illustration of a woman atop a mountain of foodstuffs
Illustrations: Karol Banach
Science & Tech

In Why You Eat What You Eat, Brown scientist Rachel Herz explores how everything from our environment to our mood impacts what goes on in our mouths.

By Molly Birnbaum ’05 / July/August 2018
July 15th, 2018

Rachel Herz, an adjunct assistant professor in Brown’s Department of Psychiatry and Human Behavior, arrives at an East Greenwich, Rhode Island, café feeling stressed. She’d lost a document when her computer crashed and she isn’t sure how to retrieve it. “If I were an emotional eater, I’d be running to get a huge slice of cheesecake,” she says with a laugh.

We’re not eating, in fact. We’re just catching up over a coffee—Herz was my professor at Brown—to discuss her book Why You Eat What You Eat, published last year by Norton. (Disclosure: I blurbed it.) Yet if we were eating, Herz notes, we would not be in a good environment: the music’s too loud, the café too dark, and we’re competing with surrounding conversations, plus the hiss of the cappuccino machine. “We’re so bombarded,” she says.

But these stimuli—sights, sounds, smells, emotions—have a huge, often unnoticed, influence on how we experience the world. Particularly on food, how we taste it, and how it makes us feel. And that is exactly where her new book focuses: at that nexus between appetite and psychology. In its pages, she unpacks how (and why) all of our senses influence our experience of food and our motivations to eat. She investigates how our minds and our environment change our perception of flavor. And she also tackles the reverse: how our experience of food and eating changes our own physiology, mood, and behavior.

A researcher herself, Herz set out to analyze decades of research done by scientists around the world on these subjects in order to empower us. “I hope that with this book I’m giving readers the knowledge to have a greater understanding of—and greater control over—food,” says Herz, “rather than feel like food is controlling them.”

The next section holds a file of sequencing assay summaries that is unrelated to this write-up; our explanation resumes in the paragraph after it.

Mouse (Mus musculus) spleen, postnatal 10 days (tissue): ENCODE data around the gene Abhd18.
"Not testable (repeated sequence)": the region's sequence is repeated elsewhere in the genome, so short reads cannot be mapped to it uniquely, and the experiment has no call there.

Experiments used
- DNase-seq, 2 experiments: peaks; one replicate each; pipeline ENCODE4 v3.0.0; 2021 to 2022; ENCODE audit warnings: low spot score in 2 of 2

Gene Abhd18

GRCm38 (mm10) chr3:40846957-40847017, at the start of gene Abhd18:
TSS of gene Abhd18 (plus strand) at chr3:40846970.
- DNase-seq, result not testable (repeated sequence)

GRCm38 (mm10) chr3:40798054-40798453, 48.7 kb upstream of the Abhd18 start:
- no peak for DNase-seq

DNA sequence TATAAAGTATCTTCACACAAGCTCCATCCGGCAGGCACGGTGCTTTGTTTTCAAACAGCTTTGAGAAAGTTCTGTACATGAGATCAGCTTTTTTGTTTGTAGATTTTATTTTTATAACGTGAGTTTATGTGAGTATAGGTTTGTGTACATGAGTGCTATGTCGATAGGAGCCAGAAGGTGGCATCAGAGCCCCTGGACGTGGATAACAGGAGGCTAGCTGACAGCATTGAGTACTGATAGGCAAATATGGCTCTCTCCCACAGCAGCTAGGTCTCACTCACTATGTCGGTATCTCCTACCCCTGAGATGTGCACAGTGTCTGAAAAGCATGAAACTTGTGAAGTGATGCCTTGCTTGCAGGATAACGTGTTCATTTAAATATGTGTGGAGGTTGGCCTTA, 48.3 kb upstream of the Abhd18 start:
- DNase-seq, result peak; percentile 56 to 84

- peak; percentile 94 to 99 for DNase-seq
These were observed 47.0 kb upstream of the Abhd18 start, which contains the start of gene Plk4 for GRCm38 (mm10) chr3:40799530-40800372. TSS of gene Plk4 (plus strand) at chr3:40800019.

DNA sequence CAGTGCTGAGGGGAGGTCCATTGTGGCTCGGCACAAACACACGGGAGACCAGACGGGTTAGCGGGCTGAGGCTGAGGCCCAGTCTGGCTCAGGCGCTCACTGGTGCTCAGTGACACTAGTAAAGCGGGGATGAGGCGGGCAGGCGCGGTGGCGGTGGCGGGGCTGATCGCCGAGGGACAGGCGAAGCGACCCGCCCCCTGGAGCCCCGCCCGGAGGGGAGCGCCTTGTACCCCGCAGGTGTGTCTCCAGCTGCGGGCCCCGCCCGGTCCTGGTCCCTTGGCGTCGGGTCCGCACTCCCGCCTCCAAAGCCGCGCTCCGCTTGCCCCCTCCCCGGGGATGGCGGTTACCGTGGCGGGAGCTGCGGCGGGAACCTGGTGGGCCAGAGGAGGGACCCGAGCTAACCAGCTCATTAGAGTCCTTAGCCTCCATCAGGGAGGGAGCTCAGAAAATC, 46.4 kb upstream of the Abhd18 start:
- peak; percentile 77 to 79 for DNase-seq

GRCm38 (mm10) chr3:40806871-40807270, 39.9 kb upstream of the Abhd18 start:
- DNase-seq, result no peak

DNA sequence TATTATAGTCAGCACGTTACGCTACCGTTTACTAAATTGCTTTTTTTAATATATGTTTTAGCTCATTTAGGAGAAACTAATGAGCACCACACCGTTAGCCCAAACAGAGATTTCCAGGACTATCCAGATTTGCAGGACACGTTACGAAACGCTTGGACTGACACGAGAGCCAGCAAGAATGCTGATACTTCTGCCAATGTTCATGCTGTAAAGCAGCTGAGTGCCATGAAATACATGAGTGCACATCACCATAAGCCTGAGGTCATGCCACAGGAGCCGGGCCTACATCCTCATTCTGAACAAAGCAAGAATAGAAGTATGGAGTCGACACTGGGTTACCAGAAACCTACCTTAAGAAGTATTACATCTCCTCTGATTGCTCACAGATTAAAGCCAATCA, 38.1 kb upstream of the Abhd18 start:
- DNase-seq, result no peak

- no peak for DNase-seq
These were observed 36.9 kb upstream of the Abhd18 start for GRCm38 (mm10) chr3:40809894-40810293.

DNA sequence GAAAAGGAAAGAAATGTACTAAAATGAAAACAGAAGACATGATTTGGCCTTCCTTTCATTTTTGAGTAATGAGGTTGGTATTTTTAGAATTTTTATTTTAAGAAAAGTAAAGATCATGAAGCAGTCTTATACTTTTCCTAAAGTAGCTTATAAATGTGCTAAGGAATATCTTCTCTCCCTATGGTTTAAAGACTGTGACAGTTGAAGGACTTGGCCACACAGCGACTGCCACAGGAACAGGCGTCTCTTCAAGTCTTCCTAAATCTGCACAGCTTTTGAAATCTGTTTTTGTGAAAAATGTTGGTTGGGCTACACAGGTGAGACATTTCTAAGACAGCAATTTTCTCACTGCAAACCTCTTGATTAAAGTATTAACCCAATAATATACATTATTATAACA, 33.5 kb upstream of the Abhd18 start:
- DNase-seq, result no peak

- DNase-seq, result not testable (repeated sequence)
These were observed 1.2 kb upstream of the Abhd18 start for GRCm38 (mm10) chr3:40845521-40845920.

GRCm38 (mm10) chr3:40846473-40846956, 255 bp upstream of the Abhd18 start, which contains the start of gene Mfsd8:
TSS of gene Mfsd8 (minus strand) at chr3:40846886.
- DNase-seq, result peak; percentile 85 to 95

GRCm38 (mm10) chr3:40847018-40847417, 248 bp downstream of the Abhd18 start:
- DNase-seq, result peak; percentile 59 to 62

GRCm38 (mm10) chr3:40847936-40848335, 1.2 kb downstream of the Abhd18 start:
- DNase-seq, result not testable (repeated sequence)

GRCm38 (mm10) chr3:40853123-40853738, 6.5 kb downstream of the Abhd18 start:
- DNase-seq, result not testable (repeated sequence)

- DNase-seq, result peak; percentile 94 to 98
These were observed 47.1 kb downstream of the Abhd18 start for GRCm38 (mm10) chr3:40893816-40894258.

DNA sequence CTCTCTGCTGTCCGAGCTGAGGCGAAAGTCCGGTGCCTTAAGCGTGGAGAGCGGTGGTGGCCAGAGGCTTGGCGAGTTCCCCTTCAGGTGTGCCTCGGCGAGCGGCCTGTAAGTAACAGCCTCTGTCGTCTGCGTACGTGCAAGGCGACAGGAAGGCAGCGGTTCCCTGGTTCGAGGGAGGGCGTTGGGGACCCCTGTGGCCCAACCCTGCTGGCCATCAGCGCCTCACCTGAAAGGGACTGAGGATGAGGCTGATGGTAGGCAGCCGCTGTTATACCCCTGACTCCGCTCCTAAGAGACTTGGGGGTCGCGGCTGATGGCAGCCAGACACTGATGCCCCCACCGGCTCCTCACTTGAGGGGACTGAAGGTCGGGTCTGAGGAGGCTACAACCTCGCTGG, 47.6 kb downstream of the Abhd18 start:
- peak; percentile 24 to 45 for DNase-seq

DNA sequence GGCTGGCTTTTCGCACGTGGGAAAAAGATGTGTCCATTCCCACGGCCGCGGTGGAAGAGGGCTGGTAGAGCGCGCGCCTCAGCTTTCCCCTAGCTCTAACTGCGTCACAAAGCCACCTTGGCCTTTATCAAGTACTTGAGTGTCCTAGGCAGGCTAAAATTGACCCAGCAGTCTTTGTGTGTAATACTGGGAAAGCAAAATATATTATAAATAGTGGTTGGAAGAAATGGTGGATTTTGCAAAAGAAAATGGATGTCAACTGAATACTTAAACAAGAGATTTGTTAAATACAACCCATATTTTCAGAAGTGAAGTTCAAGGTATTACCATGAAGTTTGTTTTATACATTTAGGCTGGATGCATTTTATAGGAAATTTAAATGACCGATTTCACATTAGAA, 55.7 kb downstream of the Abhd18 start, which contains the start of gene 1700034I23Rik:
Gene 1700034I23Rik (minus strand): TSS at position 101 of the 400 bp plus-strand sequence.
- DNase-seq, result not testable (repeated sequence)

Raised in Montreal by two professor parents, Herz has written two other popular science books, The Scent of Desire (Harper Collins, 2007), on the psychology of smell, and That’s Disgusting (Norton, 2012), on the psychology of repulsion. Yet all the while, she says, food was on her mind. So she finally embarked on Why You Eat What You Eat. What follow are some of the book’s fascinating facts.

Your bad mood makes things taste sour.
Your perception of sourness is not constant—or, a lemon will not always taste so tart. What changes? Your mood. A 2015 study, published in the journal Appetite and conducted at Cornell University, surveyed Cornell hockey fans, asking how happy (or sad) they were after their team won (or lost), then had them taste a lemon-lime sorbet. The happiest fans rated the dessert as tasting sweeter and less sour. Why? When happy, you produce more of the feel-good neurotransmitter serotonin; when stressed, you produce the hormone noradrenaline. Serotonin will increase your perception of sweet, while noradrenaline increases that of sour.

Sweets may make you, well, sweeter.
In a 2012 study out of North Dakota State University and Gettysburg College, scientists found that eating sweets and being nicer were highly correlated. First, they confirmed that this is something many people believe: “Strangers who were described as liking honey were rated as friendlier, more cooperative, and more compassionate than strangers who were described as liking grapefruit, lemons, pretzels, or hot peppers—that is, bitter, sour, salty, and spicy tastes,” says Herz. Another study found that after just a brief taste of sweet chocolate (opposed to a cracker or no food at all), people said that they felt more agreeable. “Eating the taste of sweet is something highly hedonically rewarding,” explains Herz. “It turns on the bliss points in the brain.” If you’ve got a stressful meeting, she suggests, bring donuts for the group. It’ll put everyone in the right mood.